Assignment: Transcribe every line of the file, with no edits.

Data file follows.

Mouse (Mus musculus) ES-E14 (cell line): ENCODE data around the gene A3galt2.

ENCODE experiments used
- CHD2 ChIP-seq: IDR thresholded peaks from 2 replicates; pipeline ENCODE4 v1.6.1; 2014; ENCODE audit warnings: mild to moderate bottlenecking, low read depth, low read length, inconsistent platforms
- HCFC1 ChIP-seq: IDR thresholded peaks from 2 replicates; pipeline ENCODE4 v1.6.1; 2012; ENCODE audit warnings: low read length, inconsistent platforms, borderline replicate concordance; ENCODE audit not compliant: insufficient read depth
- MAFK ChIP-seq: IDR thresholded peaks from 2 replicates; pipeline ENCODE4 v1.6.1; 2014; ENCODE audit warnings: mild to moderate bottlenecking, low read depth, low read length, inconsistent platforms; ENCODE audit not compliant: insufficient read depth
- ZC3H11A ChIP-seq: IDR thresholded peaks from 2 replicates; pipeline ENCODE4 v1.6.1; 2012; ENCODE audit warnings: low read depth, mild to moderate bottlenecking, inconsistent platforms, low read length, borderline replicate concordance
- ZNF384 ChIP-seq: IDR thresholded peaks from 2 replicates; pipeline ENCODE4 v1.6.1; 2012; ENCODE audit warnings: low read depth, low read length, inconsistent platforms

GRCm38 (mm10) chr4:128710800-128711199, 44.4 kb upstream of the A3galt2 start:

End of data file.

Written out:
Mouse (Mus musculus) ES-E14 (cell line): ENCODE data around the gene A3galt2.

ENCODE experiments used
- CHD2 ChIP-seq: IDR thresholded peaks from 2 replicates; pipeline ENCODE4 v1.6.1; 2014; ENCODE audit warnings: mild to moderate bottlenecking, low read depth, low read length, inconsistent platforms
- HCFC1 ChIP-seq: IDR thresholded peaks from 2 replicates; pipeline ENCODE4 v1.6.1; 2012; ENCODE audit warnings: low read length, inconsistent platforms, borderline replicate concordance; ENCODE audit not compliant: insufficient read depth
- MAFK ChIP-seq: IDR thresholded peaks from 2 replicates; pipeline ENCODE4 v1.6.1; 2014; ENCODE audit warnings: mild to moderate bottlenecking, low read depth, low read length, inconsistent platforms; ENCODE audit not compliant: insufficient read depth
- ZC3H11A ChIP-seq: IDR thresholded peaks from 2 replicates; pipeline ENCODE4 v1.6.1; 2012; ENCODE audit warnings: low read depth, mild to moderate bottlenecking, inconsistent platforms, low read length, borderline replicate concordance
- ZNF384 ChIP-seq: IDR thresholded peaks from 2 replicates; pipeline ENCODE4 v1.6.1; 2012; ENCODE audit warnings: low read depth, low read length, inconsistent platforms

GRCm38 (mm10) chr4:128710800-128711199, 44.4 kb upstream of the A3galt2 start: